The boy approached and she recognized him - it was the uptight one who kept cooked her fish though she had clearly expressed her preference for meat. His eyes flitted nervously from side to side, as if he were hoping to be saved by someone.

"How may I serve you, Shimu."

"Sit down and play." She cleared the board, pushing the white stones in his direction.

He swallowed, looking at his broom with an apologetic expression, and then sat down across from her.

"I will begin," she declared and set her first stone on the now empty board.

He timidly followed with his first stone, putting it in the opposite corner.

And so they played. Her opponent was nervous and not an expert player and she took great care to glare at him viciously to intimidate him further. Even so, she had to pay great attention - she had hardly ever played and losing at a simple game against a virgin boy was not something she ever wanted to experience.

As the game progressed, Shao Wan could not help but marvel at the simplicity, yet infinite cleverness of it. When the player placed stones close together, they supported each other and avoided capture. Placing stones further apart helped to surround a larger area more quickly, but left deadly weaknesses. Spending too much time looking at the small-scale tactical side of a confrontation meant missing the larger picture, which led to defeat. And yet, if one set up patterns of safety or executed attacks without caring to examine and adapt to the changing situation, it was equally likely that one would lose. The key to success was to find the right a balance between expanding rapidly and consolidating gains, between attack and defense, between strategic planning and tactical flexibility - invaluable lessons for any warrior.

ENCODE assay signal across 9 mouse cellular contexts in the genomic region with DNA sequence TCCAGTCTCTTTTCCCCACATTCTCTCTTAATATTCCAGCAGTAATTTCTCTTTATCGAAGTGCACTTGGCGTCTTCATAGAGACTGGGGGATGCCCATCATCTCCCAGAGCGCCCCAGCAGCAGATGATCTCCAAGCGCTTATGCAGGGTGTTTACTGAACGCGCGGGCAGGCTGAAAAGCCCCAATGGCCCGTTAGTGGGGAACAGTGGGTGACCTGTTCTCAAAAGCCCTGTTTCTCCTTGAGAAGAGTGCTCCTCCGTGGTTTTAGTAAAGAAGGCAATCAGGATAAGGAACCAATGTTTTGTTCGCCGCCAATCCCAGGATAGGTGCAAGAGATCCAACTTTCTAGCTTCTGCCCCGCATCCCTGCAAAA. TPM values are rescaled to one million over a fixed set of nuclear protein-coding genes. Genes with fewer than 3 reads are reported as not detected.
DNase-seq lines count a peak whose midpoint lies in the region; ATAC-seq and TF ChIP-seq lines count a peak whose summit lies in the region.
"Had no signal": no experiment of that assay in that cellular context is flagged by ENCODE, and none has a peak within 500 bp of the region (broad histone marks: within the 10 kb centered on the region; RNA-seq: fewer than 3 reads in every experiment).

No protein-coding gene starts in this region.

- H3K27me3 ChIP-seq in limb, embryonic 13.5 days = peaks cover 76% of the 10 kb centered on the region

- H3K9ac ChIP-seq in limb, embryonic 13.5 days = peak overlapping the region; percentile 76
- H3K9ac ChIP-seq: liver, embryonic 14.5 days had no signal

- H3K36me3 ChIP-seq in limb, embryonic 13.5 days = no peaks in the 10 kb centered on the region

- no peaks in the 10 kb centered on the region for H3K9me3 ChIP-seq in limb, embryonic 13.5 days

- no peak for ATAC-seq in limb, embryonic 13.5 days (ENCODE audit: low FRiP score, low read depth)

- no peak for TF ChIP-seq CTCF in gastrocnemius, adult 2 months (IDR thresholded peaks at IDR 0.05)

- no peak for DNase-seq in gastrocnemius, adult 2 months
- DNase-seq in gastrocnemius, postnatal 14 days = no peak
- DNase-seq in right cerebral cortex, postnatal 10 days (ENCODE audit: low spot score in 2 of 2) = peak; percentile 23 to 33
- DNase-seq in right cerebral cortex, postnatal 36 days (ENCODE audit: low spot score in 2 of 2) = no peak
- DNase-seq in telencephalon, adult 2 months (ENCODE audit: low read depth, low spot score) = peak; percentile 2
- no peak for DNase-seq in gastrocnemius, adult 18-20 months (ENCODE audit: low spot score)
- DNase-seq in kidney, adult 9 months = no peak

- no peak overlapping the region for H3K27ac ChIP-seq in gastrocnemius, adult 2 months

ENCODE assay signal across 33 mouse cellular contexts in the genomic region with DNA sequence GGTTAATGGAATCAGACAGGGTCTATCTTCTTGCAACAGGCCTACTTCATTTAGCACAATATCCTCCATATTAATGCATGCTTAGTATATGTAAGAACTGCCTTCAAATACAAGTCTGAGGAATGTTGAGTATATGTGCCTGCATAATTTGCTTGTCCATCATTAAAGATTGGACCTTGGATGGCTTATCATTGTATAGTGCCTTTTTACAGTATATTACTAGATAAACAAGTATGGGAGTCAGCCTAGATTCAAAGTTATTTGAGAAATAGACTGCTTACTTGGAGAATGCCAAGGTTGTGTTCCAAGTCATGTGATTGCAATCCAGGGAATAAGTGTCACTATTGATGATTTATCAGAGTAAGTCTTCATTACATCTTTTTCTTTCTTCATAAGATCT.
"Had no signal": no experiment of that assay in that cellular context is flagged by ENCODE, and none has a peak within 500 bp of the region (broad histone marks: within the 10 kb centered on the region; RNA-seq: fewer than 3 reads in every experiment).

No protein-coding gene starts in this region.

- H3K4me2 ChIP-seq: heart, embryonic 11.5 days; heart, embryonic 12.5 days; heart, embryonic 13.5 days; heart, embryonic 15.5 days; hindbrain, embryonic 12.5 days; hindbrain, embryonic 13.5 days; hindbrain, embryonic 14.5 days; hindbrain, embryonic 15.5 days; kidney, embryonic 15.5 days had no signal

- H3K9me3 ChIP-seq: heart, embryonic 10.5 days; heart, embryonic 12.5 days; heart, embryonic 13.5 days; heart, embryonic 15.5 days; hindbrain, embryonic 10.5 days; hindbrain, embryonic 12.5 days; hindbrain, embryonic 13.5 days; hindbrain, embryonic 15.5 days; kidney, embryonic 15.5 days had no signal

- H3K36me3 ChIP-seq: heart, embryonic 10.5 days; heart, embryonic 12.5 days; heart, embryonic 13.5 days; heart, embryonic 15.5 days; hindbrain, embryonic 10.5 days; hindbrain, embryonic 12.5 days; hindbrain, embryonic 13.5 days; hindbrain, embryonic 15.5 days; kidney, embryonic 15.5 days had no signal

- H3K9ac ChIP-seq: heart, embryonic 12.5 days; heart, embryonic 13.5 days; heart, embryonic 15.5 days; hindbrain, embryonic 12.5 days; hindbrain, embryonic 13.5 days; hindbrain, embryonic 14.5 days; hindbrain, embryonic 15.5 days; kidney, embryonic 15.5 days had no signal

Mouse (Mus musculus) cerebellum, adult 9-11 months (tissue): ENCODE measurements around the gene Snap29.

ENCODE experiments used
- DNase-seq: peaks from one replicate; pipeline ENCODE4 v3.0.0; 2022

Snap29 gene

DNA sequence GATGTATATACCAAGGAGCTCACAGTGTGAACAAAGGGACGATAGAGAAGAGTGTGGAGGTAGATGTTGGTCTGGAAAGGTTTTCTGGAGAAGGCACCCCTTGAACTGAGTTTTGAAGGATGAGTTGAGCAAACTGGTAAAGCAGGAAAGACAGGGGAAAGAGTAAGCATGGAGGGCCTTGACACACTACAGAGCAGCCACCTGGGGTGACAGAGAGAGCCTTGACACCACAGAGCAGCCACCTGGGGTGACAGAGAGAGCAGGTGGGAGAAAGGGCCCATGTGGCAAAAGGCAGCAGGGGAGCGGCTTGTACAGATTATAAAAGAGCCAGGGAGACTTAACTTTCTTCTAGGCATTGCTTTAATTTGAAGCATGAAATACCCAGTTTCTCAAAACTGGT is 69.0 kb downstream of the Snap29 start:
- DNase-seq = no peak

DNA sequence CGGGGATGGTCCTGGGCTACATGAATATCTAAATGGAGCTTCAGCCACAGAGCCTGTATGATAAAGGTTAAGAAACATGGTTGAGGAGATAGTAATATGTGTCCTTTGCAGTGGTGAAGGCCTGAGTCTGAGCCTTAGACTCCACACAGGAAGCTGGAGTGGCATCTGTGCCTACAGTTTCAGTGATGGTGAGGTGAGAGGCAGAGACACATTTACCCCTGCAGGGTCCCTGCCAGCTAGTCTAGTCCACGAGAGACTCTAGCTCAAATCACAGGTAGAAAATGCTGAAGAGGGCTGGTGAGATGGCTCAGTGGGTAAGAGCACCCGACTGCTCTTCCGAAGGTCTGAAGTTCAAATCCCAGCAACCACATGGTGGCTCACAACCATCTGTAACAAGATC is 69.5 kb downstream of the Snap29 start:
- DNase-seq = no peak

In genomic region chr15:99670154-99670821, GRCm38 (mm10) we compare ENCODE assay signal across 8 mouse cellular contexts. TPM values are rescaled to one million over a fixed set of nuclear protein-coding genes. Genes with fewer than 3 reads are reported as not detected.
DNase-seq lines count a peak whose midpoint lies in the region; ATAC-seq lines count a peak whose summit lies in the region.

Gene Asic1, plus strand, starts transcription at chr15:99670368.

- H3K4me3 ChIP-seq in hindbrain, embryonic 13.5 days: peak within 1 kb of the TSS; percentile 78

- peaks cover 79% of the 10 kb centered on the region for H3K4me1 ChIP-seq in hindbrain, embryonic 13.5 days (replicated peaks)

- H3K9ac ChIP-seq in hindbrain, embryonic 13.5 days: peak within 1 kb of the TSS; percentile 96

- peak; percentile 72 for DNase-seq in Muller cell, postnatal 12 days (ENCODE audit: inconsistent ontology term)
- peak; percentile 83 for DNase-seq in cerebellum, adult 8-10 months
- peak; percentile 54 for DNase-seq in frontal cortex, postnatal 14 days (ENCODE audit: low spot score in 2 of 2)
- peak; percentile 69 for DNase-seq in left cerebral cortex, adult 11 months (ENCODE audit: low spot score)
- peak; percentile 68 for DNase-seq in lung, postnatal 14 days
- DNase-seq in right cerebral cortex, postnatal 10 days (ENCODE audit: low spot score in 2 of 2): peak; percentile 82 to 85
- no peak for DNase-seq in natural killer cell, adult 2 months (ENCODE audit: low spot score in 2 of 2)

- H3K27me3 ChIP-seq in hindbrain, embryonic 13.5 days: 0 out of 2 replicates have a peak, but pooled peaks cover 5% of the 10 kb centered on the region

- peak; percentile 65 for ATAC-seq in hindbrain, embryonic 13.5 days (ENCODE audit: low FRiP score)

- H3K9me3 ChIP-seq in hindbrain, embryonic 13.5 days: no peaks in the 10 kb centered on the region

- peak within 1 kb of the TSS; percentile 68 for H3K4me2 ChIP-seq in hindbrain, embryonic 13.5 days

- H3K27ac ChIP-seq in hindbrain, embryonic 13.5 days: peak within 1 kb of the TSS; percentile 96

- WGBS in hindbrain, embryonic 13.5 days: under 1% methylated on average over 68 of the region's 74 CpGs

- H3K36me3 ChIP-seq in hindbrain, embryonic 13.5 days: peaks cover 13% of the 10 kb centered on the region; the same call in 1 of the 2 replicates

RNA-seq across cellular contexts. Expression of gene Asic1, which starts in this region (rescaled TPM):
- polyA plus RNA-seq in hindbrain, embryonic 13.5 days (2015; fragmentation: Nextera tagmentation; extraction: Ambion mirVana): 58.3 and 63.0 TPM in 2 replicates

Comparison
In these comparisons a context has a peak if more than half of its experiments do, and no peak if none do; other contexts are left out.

"How long have you studied here?" she asked the boy.

"80'000 years, Shimu," he answered with a polite dip of his head.

"By the rotten teeth of Taowu! And he still has things to teach you?" she exclaimed.

"Of course! Shifu's wisdom and knowledge are infinite."

Pfft. As if. A know-it-all he certainly was, but infinite knowledge? Nobody had that.

"Don't you want to do great things on your own?"

"I do not understand your meaning, Shimu."

"Rule a kingdom?"